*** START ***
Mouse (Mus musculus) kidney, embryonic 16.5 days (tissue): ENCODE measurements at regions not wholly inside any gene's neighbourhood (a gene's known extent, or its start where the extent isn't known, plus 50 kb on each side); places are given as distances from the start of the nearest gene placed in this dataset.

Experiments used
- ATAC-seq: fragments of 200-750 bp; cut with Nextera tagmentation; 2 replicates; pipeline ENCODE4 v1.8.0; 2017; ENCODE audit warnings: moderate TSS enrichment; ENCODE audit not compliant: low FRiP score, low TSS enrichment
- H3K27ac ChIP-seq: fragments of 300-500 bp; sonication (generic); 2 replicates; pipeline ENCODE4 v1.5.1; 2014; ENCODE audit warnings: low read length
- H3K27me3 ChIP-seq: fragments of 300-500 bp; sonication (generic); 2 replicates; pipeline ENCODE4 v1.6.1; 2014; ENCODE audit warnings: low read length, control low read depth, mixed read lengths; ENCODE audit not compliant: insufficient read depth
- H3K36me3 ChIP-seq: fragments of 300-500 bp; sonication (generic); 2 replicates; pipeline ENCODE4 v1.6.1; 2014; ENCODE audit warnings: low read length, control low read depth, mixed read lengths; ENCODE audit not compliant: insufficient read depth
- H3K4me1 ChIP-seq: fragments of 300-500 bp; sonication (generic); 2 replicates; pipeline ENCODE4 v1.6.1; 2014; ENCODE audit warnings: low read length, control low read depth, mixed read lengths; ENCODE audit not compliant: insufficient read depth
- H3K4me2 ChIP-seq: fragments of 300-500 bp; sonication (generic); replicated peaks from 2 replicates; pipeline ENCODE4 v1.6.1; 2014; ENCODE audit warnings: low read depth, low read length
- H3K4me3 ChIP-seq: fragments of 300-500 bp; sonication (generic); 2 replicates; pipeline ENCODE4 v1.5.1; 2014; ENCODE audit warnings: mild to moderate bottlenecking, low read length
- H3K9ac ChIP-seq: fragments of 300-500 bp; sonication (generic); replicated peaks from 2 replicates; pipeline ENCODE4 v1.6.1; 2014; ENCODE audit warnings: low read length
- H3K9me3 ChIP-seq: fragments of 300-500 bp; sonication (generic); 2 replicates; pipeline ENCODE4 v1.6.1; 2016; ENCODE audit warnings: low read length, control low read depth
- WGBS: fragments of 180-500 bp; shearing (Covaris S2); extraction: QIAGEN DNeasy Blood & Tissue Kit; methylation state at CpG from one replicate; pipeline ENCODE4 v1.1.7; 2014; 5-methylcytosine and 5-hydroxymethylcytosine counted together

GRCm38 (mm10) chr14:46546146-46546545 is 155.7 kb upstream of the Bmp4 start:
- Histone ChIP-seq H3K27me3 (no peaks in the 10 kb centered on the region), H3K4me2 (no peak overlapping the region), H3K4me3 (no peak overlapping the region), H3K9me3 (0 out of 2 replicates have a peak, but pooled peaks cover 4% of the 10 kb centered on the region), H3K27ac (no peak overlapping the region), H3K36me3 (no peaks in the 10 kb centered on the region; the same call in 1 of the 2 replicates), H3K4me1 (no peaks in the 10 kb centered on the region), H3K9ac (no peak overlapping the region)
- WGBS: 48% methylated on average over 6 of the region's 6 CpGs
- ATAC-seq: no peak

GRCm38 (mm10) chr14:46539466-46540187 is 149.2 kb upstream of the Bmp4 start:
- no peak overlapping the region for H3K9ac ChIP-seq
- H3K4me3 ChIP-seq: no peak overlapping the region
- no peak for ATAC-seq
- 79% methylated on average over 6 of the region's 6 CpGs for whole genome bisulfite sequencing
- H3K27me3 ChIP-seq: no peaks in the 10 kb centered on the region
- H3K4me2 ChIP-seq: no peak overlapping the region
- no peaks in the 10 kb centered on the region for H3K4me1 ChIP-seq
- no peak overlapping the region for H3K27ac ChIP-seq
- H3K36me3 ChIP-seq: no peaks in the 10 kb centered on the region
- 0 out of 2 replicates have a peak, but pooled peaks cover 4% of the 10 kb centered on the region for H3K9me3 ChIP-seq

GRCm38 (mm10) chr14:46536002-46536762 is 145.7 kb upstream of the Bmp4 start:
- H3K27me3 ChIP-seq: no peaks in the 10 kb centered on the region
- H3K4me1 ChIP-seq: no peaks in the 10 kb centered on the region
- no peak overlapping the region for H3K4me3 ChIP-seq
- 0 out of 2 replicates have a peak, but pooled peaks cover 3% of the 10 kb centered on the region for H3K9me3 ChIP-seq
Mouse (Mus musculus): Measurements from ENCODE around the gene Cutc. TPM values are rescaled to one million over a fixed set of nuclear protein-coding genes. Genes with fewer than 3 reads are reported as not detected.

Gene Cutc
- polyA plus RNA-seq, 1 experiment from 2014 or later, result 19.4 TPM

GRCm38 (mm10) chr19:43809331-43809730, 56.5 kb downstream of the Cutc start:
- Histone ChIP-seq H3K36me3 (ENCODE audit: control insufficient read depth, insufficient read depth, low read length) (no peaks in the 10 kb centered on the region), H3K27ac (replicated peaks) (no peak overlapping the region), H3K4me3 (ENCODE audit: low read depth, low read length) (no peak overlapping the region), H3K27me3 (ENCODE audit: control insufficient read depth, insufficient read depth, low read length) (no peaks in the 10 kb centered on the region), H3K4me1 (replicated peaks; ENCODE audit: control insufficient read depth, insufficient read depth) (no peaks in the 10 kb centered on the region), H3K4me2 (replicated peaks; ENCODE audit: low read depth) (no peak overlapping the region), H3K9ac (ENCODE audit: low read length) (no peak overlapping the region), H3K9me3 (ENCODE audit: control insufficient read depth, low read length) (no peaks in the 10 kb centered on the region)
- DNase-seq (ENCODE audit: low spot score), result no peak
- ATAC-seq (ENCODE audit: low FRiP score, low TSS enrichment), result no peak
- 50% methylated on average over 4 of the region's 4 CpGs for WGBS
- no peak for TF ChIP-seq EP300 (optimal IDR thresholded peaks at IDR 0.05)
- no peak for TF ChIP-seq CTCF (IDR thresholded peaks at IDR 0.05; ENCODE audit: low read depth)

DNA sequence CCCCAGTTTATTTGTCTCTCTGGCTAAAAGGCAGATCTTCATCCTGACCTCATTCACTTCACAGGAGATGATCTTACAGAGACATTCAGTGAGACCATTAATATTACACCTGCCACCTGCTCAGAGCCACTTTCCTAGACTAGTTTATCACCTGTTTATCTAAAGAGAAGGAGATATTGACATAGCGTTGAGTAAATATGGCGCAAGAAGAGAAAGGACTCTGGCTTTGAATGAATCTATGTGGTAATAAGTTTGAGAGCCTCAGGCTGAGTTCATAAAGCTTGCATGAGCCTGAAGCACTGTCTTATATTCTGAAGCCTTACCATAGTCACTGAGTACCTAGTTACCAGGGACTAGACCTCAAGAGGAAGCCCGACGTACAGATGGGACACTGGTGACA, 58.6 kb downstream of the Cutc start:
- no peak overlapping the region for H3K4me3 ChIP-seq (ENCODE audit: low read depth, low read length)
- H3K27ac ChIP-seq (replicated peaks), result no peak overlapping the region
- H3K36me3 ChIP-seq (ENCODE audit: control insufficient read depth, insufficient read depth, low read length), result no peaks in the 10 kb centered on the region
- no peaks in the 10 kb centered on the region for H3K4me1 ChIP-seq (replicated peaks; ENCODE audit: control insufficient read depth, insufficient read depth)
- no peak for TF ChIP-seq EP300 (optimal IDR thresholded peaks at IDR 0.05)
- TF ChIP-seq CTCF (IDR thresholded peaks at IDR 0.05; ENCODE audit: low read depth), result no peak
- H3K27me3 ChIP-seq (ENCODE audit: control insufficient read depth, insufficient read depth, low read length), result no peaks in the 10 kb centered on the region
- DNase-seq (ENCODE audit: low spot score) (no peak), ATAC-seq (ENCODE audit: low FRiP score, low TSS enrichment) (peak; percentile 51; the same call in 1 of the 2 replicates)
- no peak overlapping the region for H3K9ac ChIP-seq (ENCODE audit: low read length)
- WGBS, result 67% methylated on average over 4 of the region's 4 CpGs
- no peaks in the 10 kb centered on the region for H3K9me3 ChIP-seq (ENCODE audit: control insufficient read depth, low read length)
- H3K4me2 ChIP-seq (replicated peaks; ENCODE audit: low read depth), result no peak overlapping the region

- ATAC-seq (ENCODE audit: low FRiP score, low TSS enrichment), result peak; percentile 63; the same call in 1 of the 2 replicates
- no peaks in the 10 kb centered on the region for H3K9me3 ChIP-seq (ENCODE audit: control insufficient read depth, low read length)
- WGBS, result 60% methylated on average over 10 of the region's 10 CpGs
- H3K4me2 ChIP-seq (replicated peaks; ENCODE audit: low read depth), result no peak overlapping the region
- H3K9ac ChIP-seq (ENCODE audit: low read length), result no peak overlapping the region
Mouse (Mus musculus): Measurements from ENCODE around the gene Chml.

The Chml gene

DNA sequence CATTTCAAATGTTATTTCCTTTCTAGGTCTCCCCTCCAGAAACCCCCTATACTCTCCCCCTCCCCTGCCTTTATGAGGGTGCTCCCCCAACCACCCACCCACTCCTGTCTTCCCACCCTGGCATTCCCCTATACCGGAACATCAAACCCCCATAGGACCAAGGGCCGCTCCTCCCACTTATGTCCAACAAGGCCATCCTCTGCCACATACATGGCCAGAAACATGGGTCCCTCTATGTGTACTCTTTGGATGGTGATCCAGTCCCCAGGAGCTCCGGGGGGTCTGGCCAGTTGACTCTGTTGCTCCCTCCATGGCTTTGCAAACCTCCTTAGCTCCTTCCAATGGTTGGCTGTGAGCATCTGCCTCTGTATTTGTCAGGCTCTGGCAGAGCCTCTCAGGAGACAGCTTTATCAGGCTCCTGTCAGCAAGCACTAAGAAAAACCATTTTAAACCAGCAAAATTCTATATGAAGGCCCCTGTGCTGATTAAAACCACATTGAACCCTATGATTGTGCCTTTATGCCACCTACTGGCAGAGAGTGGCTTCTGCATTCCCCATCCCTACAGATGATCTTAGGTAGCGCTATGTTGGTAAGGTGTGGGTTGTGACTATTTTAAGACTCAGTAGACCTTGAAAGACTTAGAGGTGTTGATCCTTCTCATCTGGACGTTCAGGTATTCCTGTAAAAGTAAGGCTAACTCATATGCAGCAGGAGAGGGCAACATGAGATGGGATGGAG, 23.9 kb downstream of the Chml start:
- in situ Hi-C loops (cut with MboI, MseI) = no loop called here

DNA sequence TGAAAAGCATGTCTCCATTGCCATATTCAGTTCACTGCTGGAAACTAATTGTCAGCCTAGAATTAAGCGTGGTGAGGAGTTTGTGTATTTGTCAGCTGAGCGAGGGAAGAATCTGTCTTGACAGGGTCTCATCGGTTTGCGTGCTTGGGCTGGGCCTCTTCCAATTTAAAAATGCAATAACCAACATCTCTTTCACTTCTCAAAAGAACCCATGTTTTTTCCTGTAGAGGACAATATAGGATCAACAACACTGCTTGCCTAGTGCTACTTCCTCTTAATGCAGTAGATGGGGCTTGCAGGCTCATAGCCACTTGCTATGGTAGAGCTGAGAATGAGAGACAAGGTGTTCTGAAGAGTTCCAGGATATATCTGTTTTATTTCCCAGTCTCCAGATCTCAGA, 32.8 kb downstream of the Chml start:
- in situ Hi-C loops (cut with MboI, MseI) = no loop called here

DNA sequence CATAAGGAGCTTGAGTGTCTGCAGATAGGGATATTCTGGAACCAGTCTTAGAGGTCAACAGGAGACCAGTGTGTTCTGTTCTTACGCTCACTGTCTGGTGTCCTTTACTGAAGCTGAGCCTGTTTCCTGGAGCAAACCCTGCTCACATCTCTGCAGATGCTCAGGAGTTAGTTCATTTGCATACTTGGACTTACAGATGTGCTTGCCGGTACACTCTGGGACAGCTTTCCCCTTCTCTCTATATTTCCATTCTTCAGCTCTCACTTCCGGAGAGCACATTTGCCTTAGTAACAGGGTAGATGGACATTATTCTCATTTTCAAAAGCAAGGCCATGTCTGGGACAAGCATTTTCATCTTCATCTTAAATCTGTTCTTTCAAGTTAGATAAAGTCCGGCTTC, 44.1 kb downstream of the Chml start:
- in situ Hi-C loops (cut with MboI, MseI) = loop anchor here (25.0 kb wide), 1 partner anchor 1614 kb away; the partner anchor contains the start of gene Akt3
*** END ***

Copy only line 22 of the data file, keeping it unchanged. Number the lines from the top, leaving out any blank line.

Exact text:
- H3K27me3 ChIP-seq: no peaks in the 10 kb centered on the region